Korean companies LG Electronics and Samsung Electronics plan to sell more appliances in the U.S., using their know-how to bring new features to refrigerators and washers.
Both companies showed off their products at a weekend kitchen and bath industry show in Chicago, IL, U.S.
LG, whose brands include Goldstar and Zenith, introduced a U.S. $1,600 three-door refrigerator with a pullout bottom freezer. The company also sells a $3,000 side-by-side fridge that has a television screen and radio, and an $8,000 Internet refrigerator that takes pictures.
"We want to be a strong high-end niche player in home appliances," said Michael Ahn, president and CEO of LG Electronics U.S.A.
He said LG, whose newer microwaves have built-in toasters and coffee makers, also plans to focus on front-loading washers and dryers. Its Tromm laundry products have child locks and sensors that adjust water level and dryer heat.
For the time being, LG appliances will be sold at Best Buy Co. and regional chains as opposed to bigger retailers.
"We are building our brand and our resources are limited," Mr. Ahn said.
Samsung, meanwhile, is expanding its retail partnerships beyond Best Buy to warehouse clubs, said Stephanie Kivett Ohnegian, director of home appliances at Samsung's U.S. arm.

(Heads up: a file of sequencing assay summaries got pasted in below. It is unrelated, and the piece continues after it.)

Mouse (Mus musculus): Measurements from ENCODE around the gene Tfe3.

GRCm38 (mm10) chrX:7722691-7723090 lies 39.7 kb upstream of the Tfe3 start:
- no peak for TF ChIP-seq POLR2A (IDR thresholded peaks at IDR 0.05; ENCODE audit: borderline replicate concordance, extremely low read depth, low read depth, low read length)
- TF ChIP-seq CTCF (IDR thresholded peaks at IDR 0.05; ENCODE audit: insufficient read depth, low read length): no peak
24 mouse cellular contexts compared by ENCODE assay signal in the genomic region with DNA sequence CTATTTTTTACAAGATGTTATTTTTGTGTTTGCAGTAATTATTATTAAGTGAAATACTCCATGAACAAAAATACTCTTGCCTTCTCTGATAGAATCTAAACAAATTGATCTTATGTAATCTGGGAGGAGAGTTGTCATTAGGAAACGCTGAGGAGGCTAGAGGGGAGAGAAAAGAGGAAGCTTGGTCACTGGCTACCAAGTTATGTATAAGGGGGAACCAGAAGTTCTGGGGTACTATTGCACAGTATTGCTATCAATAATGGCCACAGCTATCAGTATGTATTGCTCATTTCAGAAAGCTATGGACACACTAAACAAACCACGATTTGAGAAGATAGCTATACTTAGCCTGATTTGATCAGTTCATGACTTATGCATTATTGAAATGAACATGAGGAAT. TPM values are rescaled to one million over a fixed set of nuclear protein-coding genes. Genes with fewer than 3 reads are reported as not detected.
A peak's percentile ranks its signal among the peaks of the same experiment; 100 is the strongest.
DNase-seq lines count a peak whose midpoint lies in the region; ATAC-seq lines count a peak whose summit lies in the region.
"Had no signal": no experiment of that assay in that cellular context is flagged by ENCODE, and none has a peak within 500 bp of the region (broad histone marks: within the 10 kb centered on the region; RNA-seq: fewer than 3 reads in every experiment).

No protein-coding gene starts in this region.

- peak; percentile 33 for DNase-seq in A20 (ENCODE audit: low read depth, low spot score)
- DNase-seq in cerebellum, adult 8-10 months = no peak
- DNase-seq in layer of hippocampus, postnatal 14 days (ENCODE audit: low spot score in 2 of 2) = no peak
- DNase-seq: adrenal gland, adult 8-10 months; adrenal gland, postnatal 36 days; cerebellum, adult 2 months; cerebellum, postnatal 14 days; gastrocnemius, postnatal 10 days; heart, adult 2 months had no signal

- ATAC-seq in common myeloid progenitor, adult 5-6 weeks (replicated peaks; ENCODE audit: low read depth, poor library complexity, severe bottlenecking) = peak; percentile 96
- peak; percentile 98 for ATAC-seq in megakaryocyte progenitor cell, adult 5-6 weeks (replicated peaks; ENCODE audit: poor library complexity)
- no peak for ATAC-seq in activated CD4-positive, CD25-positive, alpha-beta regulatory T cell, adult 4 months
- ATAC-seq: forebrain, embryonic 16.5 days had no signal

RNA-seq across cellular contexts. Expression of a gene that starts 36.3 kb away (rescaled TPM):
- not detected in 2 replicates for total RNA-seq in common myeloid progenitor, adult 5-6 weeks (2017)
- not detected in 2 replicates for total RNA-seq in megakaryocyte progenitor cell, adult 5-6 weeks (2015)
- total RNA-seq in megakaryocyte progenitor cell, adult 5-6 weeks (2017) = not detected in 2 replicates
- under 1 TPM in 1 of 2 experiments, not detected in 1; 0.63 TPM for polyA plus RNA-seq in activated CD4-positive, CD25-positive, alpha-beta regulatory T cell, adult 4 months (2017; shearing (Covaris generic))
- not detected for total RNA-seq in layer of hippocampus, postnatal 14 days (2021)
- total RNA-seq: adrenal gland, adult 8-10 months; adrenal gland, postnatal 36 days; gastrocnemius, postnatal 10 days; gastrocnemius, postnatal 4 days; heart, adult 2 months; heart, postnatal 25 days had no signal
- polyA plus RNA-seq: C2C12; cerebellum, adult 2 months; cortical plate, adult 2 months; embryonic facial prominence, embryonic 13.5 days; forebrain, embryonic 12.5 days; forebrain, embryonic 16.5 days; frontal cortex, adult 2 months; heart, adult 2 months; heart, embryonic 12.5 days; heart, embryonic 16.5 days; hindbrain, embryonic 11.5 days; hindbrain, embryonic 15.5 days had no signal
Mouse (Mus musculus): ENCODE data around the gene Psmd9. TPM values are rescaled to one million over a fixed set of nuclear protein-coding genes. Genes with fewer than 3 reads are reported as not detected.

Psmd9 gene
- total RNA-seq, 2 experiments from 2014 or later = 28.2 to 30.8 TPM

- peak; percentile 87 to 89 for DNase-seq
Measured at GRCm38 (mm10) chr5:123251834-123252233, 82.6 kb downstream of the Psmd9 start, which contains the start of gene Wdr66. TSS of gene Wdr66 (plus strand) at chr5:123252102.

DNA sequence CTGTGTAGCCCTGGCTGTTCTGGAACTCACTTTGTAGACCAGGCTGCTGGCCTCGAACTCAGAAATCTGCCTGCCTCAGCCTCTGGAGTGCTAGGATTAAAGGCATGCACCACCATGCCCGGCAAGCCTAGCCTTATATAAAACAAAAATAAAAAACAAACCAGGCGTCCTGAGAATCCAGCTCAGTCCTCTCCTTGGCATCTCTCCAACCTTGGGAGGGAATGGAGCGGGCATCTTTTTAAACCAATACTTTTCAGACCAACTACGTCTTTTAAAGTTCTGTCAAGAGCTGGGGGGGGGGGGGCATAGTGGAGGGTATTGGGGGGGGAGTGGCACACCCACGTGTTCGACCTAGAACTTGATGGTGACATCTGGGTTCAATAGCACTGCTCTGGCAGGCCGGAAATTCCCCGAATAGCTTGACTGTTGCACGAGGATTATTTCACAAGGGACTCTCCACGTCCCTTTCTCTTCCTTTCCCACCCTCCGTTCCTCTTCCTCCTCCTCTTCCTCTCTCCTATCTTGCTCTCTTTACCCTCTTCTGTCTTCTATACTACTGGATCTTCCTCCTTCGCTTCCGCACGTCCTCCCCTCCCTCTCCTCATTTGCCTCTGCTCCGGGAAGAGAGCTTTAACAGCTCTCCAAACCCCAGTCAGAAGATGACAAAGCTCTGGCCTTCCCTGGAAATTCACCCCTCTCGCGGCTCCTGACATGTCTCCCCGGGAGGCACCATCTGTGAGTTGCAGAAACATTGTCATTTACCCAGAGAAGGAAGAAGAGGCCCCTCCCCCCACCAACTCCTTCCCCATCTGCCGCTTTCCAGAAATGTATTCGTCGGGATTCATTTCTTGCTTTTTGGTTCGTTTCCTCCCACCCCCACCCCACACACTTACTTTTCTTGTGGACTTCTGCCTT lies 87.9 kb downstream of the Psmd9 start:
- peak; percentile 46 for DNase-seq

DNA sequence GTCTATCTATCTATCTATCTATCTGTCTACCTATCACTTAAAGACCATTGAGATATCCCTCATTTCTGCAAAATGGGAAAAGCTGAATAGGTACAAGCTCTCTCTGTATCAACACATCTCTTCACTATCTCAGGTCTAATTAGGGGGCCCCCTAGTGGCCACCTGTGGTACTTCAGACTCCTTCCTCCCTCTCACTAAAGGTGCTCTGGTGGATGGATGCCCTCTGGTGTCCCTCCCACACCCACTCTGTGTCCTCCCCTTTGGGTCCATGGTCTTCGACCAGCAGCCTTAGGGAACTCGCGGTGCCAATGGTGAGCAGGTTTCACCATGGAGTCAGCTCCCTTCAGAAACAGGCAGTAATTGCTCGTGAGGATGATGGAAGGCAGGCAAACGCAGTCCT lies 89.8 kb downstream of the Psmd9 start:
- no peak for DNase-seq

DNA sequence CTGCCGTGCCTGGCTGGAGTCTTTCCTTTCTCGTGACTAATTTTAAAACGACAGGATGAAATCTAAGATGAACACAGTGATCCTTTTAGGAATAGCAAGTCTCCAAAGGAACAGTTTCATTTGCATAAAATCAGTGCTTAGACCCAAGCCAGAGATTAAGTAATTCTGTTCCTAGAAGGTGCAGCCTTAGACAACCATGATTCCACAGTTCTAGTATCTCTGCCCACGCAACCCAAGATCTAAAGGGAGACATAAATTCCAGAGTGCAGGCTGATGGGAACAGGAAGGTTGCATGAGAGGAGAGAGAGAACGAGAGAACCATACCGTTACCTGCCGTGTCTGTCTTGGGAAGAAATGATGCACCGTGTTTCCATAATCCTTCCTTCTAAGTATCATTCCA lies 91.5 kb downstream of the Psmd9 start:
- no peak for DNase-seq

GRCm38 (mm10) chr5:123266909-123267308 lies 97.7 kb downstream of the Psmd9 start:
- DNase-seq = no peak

Over the next 18 months, Samsung plans to introduce dishwashers, ranges, and front-loading washers and dryers that use less energy to the U.S. market. The company also makes a $5,000 Internet refrigerator that has a detachable screen.
"The convergence of electronics technology with appliances is a natural progression and it will become more and more popular," Ms. Ohnegian said.
Samsung's growth strategy includes collaboration with U.S. companies. For instance, Samsung has an agreement to produce washers and dryers for Maytag Corp.
"We've established a lot of partnerships in the United States, which helps us learn the business," Ms. Ohnegian said.
Lisa Smith, business general manager for appliances at Best Buy, said the Samsung and LG appliances would likely appeal to younger, technology-savvy consumers. "That's enabled us to offer a few things that are different" from other appliance retailers, Ms. Smith said. (Reuters)
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